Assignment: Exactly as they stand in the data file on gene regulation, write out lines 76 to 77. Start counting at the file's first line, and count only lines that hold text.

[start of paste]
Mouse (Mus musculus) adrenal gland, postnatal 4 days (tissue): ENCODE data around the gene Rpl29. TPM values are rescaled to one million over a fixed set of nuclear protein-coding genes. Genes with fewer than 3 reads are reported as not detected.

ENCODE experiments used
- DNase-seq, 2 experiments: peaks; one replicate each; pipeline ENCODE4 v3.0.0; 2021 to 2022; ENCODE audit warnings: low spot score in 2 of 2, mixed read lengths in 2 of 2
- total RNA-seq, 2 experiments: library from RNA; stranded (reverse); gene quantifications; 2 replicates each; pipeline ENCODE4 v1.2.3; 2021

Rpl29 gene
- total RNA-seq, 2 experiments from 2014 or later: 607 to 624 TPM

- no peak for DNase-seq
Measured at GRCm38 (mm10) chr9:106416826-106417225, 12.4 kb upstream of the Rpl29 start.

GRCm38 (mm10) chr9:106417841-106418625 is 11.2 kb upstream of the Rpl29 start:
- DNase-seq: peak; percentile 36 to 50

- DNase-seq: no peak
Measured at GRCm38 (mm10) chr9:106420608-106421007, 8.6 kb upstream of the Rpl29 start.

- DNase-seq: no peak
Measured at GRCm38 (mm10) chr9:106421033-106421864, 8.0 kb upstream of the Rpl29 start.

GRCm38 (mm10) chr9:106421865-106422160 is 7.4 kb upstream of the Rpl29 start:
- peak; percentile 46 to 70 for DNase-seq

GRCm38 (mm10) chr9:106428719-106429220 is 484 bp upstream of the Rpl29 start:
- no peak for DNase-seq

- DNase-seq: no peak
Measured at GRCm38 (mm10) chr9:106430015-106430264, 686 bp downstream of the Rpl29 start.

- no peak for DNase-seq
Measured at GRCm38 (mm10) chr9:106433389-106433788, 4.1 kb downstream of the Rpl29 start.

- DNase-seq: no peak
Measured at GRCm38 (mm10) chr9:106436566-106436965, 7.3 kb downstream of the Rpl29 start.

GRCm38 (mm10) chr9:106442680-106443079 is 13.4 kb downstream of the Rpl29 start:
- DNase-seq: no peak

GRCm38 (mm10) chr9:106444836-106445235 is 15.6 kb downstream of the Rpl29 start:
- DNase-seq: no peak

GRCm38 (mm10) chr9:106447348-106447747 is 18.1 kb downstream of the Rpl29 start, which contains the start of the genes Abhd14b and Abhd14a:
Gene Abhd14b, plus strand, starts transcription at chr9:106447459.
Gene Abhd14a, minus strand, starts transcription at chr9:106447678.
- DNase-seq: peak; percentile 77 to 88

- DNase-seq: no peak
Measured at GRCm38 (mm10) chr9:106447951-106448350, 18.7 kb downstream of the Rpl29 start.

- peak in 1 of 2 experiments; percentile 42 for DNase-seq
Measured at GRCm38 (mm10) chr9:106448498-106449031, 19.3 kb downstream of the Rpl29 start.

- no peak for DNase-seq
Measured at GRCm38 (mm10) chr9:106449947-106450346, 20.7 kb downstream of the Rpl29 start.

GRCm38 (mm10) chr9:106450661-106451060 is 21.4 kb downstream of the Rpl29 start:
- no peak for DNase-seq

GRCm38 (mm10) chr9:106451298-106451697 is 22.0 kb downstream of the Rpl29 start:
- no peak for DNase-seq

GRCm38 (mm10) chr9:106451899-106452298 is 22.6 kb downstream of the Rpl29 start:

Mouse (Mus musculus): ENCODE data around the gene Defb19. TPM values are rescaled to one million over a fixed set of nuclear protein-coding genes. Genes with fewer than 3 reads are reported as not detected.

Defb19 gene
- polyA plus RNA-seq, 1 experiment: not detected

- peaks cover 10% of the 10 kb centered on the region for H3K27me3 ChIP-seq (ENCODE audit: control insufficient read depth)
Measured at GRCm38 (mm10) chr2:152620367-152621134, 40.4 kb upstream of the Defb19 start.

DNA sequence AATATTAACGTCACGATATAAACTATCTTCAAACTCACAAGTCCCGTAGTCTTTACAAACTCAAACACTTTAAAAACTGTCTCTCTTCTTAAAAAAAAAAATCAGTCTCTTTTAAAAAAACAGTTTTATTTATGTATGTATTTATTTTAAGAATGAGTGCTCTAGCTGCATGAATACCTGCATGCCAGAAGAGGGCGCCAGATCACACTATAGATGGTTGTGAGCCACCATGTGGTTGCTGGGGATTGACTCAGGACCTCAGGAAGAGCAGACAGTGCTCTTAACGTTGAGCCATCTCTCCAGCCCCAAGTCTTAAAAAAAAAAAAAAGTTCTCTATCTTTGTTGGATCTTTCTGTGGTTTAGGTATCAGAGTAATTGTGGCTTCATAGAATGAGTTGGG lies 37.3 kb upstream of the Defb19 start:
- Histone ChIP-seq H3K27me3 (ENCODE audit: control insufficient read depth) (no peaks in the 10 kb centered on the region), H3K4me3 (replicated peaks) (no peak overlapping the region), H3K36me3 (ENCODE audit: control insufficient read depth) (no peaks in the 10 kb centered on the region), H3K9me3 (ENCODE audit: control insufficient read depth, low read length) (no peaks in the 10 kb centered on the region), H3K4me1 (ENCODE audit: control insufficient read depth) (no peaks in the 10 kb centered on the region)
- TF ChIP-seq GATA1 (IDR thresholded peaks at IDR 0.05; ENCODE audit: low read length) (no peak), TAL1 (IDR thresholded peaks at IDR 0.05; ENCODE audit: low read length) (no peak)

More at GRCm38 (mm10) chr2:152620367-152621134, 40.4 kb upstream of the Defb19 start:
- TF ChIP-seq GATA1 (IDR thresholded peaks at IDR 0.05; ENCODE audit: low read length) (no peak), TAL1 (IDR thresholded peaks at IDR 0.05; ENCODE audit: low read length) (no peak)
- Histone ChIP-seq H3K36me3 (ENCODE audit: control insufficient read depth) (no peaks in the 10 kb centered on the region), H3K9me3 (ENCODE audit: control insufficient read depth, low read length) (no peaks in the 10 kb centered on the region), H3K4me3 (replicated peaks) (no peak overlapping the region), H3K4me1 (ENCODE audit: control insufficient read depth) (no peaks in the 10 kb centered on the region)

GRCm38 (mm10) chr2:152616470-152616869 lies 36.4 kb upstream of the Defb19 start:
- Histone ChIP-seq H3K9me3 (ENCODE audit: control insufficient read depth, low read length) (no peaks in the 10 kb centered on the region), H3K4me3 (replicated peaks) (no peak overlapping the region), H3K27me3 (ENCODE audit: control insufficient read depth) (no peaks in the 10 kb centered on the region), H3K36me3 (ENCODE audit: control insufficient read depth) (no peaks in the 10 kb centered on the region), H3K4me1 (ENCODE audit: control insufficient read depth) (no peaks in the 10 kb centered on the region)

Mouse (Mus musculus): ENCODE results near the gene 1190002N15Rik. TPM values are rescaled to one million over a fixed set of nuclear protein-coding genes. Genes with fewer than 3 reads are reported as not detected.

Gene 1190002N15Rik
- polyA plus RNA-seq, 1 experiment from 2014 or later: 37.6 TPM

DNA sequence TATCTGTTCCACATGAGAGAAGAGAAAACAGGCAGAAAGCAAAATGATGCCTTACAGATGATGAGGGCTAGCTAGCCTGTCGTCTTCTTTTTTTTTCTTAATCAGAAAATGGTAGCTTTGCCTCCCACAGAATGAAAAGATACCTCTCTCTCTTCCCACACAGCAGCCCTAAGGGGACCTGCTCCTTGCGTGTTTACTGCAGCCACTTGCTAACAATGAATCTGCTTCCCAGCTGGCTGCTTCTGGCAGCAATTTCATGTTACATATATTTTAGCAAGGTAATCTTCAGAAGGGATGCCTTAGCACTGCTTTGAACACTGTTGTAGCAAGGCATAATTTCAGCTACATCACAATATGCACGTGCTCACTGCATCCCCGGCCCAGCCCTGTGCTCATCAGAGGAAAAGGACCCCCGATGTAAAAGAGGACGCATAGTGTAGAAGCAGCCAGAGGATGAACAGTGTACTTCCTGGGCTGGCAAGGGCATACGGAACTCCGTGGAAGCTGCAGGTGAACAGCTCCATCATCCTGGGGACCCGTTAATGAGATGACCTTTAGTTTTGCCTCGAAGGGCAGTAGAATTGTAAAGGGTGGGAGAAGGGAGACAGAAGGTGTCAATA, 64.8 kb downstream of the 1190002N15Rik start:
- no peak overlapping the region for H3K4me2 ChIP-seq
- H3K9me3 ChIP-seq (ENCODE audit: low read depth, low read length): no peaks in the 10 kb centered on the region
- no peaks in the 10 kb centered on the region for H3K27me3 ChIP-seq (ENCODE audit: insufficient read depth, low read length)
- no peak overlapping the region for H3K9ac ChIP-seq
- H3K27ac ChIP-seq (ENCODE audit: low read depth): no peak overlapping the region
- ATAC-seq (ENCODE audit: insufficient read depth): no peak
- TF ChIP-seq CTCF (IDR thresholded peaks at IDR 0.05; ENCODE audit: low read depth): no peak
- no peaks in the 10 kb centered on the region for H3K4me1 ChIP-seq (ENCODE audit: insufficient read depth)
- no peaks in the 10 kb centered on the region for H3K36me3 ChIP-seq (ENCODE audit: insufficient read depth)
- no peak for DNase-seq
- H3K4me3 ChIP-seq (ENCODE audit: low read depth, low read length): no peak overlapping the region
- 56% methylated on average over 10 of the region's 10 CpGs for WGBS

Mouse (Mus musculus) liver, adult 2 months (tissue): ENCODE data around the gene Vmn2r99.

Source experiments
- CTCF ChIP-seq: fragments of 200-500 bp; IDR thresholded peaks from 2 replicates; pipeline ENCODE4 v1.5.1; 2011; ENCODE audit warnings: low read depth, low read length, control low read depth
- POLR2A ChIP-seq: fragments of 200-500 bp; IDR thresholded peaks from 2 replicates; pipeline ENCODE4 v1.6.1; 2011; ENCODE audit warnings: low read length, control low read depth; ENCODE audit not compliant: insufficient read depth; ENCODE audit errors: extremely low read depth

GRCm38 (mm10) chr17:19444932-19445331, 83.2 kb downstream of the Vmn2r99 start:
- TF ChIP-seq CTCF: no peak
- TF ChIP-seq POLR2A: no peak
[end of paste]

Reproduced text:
- POLR2A ChIP-seq: fragments of 200-500 bp; IDR thresholded peaks from 2 replicates; pipeline ENCODE4 v1.6.1; 2011; ENCODE audit warnings: low read length, control low read depth; ENCODE audit not compliant: insufficient read depth; ENCODE audit errors: extremely low read depth

GRCm38 (mm10) chr17:19444932-19445331, 83.2 kb downstream of the Vmn2r99 start: